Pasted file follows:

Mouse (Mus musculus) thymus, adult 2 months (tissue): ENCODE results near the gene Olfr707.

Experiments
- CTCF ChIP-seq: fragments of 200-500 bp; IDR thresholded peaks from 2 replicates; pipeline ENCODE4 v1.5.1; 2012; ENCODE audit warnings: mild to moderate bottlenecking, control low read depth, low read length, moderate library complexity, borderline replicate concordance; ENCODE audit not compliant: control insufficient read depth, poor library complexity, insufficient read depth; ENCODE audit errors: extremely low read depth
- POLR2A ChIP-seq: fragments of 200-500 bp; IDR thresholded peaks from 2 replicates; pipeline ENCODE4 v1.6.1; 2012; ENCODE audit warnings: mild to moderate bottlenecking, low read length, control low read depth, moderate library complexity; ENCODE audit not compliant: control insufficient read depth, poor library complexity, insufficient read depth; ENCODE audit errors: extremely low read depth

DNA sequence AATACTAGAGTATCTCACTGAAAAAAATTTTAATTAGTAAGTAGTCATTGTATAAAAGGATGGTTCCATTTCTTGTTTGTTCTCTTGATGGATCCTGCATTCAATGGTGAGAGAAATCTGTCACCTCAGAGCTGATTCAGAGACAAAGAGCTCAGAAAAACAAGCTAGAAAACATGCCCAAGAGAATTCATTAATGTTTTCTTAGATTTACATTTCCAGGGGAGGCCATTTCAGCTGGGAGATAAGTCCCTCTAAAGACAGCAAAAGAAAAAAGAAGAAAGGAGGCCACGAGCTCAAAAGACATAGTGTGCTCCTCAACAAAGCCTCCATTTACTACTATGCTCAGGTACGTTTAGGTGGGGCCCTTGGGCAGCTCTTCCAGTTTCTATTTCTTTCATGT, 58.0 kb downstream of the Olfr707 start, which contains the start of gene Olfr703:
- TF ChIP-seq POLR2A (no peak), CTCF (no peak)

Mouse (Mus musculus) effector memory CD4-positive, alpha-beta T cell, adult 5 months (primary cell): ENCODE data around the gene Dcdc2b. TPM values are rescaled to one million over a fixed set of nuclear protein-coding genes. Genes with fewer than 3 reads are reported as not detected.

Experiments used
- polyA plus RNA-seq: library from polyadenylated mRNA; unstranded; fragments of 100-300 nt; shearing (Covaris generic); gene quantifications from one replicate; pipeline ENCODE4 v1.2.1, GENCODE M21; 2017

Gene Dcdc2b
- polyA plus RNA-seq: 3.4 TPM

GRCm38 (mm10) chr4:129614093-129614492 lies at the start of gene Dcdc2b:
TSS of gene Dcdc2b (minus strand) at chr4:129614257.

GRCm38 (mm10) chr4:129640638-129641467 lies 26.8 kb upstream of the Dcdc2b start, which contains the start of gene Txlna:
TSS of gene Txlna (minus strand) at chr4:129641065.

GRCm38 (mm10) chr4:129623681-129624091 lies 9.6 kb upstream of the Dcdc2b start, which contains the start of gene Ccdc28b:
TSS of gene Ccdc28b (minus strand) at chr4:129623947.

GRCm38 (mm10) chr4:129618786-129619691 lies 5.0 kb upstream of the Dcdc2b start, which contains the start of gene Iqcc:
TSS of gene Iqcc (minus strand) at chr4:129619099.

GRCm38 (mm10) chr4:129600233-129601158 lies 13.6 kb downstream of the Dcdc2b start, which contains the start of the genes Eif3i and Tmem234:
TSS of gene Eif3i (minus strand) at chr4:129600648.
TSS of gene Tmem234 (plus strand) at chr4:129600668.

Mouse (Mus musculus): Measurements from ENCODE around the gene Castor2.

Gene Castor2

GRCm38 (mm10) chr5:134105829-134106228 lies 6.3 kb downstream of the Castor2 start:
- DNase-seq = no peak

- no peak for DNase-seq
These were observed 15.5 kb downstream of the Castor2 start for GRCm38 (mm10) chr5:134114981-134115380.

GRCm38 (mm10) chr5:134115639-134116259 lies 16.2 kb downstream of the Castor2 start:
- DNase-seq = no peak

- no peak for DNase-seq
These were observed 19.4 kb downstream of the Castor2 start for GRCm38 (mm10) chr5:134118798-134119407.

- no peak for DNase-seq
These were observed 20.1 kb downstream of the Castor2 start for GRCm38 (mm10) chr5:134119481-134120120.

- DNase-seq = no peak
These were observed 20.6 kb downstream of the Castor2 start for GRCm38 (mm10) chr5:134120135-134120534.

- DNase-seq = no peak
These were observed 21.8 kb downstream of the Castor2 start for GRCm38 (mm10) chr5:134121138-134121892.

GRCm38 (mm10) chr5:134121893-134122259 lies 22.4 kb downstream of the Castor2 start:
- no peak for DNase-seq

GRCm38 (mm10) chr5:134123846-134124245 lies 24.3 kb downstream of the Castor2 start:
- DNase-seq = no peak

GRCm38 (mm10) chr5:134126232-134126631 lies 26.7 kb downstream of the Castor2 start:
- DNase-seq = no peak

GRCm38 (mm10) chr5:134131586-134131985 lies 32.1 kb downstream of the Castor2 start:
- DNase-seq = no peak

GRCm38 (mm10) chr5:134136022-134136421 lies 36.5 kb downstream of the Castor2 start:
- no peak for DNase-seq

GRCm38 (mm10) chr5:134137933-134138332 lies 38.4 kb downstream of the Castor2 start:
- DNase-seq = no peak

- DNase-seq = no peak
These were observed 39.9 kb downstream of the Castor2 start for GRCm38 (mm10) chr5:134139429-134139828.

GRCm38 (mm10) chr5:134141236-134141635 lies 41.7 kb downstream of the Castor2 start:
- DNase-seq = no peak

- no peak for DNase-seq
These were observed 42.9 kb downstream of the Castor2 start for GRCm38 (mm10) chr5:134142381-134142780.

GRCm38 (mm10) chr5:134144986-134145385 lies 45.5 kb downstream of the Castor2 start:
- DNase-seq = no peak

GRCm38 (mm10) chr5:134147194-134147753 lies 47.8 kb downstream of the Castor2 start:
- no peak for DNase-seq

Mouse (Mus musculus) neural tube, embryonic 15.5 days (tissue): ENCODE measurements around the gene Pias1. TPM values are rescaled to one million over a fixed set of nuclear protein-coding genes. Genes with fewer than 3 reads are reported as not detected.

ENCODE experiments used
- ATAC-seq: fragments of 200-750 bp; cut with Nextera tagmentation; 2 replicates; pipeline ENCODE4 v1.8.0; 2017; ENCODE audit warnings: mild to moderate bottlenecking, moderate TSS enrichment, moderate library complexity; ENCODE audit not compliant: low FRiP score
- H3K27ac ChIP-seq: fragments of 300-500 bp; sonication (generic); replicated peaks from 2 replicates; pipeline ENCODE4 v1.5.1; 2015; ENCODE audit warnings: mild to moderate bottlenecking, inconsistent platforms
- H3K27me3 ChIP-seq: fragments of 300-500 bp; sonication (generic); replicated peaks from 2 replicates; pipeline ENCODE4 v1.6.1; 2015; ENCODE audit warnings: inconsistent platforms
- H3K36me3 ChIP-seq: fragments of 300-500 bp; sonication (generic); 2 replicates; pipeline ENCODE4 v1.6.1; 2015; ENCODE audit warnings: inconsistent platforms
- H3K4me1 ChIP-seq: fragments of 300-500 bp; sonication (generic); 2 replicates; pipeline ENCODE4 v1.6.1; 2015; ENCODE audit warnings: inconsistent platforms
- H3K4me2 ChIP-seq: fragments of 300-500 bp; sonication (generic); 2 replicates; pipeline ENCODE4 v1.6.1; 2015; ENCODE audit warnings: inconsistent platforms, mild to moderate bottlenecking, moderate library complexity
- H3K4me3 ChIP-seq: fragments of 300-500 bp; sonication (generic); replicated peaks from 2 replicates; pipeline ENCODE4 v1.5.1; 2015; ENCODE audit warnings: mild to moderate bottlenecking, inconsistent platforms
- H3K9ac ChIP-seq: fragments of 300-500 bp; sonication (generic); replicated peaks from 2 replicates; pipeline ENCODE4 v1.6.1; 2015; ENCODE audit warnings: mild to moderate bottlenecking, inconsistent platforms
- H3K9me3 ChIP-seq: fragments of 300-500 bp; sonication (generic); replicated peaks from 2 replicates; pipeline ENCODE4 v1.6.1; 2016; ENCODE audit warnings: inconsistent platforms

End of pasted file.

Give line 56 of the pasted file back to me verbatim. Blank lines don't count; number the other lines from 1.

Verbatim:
These were observed 42.9 kb downstream of the Castor2 start for GRCm38 (mm10) chr5:134142381-134142780.